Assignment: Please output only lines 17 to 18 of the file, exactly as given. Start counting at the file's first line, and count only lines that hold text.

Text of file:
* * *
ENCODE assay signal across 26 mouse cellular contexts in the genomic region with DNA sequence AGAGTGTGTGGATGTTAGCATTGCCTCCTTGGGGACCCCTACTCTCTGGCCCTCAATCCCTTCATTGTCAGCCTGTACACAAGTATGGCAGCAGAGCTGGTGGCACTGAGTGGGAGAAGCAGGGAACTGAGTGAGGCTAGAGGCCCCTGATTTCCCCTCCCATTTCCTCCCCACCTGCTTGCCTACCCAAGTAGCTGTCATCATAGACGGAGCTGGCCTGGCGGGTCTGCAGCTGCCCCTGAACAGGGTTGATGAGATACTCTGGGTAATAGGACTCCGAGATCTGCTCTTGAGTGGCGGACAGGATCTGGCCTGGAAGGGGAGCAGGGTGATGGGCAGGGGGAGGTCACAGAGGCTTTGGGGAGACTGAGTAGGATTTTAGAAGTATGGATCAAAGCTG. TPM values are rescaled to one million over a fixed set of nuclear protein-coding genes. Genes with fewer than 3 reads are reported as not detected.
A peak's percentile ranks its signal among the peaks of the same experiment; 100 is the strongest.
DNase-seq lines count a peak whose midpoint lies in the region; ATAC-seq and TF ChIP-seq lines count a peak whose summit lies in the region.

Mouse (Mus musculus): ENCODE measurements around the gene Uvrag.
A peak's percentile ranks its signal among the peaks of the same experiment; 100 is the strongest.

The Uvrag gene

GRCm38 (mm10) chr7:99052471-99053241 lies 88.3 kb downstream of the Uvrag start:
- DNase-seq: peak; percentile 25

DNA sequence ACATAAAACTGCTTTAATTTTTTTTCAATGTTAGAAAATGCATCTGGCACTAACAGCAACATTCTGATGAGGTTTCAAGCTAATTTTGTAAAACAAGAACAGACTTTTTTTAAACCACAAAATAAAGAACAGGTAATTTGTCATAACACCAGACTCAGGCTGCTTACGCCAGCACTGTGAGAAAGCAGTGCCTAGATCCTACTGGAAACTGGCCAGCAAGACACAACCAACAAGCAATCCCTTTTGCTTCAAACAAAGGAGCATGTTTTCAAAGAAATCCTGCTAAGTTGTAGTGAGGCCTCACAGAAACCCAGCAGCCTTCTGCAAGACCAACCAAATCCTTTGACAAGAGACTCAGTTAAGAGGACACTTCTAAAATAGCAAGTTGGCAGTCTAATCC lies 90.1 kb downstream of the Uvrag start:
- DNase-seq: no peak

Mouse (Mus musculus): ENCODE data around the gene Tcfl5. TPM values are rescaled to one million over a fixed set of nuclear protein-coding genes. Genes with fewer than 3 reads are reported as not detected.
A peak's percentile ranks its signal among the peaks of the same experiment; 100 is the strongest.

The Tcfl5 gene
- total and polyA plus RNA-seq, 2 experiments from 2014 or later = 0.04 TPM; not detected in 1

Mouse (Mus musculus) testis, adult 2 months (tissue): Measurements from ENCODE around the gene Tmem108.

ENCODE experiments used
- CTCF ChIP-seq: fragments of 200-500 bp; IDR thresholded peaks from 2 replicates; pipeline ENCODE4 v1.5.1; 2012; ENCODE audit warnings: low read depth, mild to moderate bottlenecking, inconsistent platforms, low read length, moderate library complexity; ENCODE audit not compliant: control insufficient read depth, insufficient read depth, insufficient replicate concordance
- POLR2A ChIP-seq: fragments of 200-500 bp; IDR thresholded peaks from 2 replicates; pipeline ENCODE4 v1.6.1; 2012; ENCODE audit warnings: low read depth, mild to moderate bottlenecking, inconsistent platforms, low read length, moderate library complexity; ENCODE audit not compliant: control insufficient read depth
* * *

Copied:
- CTCF ChIP-seq: fragments of 200-500 bp; IDR thresholded peaks from 2 replicates; pipeline ENCODE4 v1.5.1; 2012; ENCODE audit warnings: low read depth, mild to moderate bottlenecking, inconsistent platforms, low read length, moderate library complexity; ENCODE audit not compliant: control insufficient read depth, insufficient read depth, insufficient replicate concordance
- POLR2A ChIP-seq: fragments of 200-500 bp; IDR thresholded peaks from 2 replicates; pipeline ENCODE4 v1.6.1; 2012; ENCODE audit warnings: low read depth, mild to moderate bottlenecking, inconsistent platforms, low read length, moderate library complexity; ENCODE audit not compliant: control insufficient read depth